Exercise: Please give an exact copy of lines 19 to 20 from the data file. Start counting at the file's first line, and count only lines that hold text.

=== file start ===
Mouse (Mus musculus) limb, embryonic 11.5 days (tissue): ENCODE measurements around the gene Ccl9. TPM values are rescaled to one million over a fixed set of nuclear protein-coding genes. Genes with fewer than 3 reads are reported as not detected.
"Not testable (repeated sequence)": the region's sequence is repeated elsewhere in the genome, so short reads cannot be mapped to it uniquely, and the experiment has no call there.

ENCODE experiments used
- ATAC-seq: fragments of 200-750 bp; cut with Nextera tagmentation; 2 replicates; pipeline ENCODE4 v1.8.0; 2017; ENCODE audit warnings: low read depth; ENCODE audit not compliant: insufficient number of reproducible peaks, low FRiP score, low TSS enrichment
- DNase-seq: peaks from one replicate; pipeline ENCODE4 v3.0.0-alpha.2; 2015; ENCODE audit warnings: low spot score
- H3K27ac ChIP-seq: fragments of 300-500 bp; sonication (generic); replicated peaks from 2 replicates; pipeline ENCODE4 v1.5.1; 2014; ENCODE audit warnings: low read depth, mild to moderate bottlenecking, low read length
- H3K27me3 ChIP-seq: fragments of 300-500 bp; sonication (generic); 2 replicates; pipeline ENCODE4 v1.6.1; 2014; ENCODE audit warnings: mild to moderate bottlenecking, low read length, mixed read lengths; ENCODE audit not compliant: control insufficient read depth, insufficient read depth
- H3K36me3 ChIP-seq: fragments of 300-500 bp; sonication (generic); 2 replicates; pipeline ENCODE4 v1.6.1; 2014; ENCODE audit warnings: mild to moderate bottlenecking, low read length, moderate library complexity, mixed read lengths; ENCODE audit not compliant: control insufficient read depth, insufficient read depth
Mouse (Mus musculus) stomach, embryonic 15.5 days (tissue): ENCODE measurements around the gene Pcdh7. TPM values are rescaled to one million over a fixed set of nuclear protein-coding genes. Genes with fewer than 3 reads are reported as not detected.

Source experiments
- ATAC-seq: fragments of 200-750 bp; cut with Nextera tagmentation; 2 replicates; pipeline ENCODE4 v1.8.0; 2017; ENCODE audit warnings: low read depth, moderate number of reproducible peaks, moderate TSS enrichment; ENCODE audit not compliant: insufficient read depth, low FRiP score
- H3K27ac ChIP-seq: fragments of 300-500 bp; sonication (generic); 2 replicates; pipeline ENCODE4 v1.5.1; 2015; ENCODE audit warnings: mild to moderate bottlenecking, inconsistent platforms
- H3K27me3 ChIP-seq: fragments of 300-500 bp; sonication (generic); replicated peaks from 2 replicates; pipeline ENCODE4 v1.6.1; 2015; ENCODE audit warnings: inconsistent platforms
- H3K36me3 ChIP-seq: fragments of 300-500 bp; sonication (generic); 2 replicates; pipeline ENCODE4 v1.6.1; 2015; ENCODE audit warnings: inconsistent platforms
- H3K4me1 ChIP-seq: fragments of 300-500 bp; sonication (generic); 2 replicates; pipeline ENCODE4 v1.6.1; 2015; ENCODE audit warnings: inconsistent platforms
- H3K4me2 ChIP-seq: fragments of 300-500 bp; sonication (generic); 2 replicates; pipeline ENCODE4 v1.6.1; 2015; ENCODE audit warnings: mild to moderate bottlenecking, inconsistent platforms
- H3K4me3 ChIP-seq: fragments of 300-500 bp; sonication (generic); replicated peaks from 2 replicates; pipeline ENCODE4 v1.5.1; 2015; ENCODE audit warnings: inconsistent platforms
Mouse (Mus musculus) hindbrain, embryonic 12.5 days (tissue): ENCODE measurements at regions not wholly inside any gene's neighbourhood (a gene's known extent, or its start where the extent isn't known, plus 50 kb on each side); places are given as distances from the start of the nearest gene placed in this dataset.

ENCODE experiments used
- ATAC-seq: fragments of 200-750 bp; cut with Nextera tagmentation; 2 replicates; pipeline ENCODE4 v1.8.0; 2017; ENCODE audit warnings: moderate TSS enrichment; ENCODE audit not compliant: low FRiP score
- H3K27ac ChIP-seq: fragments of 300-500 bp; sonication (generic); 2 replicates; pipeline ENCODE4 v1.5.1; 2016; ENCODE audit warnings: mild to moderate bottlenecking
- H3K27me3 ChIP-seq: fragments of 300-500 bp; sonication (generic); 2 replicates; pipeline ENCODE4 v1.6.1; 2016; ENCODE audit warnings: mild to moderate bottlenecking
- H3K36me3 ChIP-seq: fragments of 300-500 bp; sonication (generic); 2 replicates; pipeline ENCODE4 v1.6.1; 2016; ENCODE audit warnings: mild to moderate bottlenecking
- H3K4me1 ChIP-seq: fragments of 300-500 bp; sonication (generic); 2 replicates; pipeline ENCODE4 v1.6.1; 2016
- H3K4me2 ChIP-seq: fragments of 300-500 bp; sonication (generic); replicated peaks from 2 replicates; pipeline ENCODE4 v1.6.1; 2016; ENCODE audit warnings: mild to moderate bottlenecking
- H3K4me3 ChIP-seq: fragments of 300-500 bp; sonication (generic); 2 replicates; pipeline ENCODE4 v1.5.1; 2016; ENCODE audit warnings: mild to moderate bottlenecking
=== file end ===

ENCODE experiments used
- ATAC-seq: fragments of 200-750 bp; cut with Nextera tagmentation; 2 replicates; pipeline ENCODE4 v1.8.0; 2017; ENCODE audit warnings: moderate TSS enrichment; ENCODE audit not compliant: low FRiP score